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Saturday, July 20, 2013

Media-Whore D'Oeuvres


"Israel and the Palestinians agreed to restart direct peace talks after more than three years, as months of diplomacy by Secretary of State John Kerry showed tangible, if tenuous, signs of progress.
Senior Israeli and Palestinian officials will meet in Washington within the next two weeks to establish a time frame and other details before a more formal relaunch of the Middle East peace process, Mr. Kerry said at a news conference late Friday in Jordan. ... After Palestinian leaders rebuffed Mr. Kerry's proposal on Thursday, the secretary of state—on his sixth trip to the Mideast since taking his post in February—returned to Ramallah on a Jordanian military helicopter on Friday to make a last-ditch effort to sway Mr. Abbas. U.S. officials said that meeting with Mr. Abbas late Friday was crucial to forging an agreement. Mr. Kerry told the Palestinian leader that he brought fresh pledges secured from Mr. Netanyahu during a two-hour phone call with the Israeli leader on Friday, a senior aide to Mr. Abbas said. The secretary of state told Mr. Abbas that the Israeli government had agreed to quietly halt building in Jewish West Bank settlements, but wouldn't make any public announcement to that effect, according to the aide. He said Mr. Netanyahu had also pledged to release some Palestinian prisoners before the first day of talks in Washington. Mr. Kerry gave Mr. Abbas his own guarantee that peace talks would resume on the basis of Israel's pre-1967 borders, the aide said." (WSJ)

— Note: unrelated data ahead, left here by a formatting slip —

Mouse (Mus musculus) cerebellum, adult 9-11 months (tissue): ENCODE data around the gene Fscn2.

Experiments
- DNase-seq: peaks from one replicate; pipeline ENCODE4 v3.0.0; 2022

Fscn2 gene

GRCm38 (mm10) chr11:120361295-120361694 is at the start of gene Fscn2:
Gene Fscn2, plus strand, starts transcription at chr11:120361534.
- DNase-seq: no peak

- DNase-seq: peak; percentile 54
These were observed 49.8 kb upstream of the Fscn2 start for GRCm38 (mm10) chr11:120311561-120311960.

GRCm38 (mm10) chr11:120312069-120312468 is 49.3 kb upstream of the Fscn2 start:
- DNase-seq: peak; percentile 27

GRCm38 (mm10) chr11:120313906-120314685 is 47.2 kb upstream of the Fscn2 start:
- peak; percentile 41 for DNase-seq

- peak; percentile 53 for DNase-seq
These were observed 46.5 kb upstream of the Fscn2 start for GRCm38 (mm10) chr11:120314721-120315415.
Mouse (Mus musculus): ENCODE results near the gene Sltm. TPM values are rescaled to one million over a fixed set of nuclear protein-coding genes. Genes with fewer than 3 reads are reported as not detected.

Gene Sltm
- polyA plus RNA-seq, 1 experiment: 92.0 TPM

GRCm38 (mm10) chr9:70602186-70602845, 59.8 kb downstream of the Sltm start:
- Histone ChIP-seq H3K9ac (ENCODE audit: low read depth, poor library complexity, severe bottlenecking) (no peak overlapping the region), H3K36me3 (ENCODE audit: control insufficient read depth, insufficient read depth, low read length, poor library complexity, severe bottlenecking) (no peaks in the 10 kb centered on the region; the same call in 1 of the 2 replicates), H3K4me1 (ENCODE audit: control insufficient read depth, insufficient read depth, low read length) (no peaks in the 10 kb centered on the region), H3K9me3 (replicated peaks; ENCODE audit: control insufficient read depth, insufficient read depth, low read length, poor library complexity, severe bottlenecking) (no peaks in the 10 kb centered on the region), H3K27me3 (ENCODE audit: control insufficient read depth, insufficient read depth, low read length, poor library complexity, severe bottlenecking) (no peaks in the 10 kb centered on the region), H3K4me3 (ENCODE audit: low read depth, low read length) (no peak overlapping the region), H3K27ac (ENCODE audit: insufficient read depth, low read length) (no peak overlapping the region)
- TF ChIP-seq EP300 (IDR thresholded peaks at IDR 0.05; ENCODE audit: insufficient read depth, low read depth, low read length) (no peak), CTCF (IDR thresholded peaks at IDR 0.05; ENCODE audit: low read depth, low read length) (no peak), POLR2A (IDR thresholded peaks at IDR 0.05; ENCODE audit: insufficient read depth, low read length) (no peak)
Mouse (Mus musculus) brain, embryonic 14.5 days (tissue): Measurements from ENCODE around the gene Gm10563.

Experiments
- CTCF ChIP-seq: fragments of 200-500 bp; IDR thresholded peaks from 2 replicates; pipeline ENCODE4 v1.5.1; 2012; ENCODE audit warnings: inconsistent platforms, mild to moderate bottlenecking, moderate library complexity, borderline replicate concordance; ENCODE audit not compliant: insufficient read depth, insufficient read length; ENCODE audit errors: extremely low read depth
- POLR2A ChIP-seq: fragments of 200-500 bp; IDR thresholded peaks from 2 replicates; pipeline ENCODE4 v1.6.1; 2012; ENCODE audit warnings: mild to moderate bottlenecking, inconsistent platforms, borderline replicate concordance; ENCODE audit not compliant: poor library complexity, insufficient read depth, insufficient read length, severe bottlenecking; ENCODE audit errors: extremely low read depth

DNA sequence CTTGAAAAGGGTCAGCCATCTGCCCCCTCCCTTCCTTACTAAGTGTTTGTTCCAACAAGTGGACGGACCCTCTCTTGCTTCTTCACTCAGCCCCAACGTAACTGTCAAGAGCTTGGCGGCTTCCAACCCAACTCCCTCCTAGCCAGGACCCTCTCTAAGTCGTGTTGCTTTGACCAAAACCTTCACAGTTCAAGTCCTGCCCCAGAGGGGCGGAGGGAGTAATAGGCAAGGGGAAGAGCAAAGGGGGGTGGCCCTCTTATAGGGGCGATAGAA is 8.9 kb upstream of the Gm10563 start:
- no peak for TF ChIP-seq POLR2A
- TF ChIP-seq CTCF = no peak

"President Obama delivered an impromptu, instantly historic soliloquy on race today at the White House press conference, occasioned by the acquittal in the George Zimmerman trial. Obama has rarely spoken about race directly since taking office, but here was the unprecedented spectacle of an African-American president essentially explaining structural racism to America. Obama does not disagree with the legal verdict but found the shooting itself troubling. But he used the occasion to speak more expansively on race from the perspective of an African-American than he ever has before — arguing how, verdict aside, the case triggered legitimate anger. African-Americans, he said, "'et frustrated, I think, if they feel that there's no context for it or — and that context is being denied. And — and that all contributes, I think, to a sense that if a white male teen was involved in the same kind of scenario, that, from top to bottom, both the outcome and the aftermath might have been different.' While acknowledging that there is no way for the federal government to intervene directly in cases like the Zimmerman trial, he suggested a few ways in which the government might respond: more racial bias training for law enforcement, closer examination of laws like Stand Your Ground, 'some time in thinking about how do we bolster and reinforce our African-American boys,' and "some soul-searching.' Why is Obama saying this? And why now? There are three things to bear in mind for how Obama approaches the subject of race." (NYMag)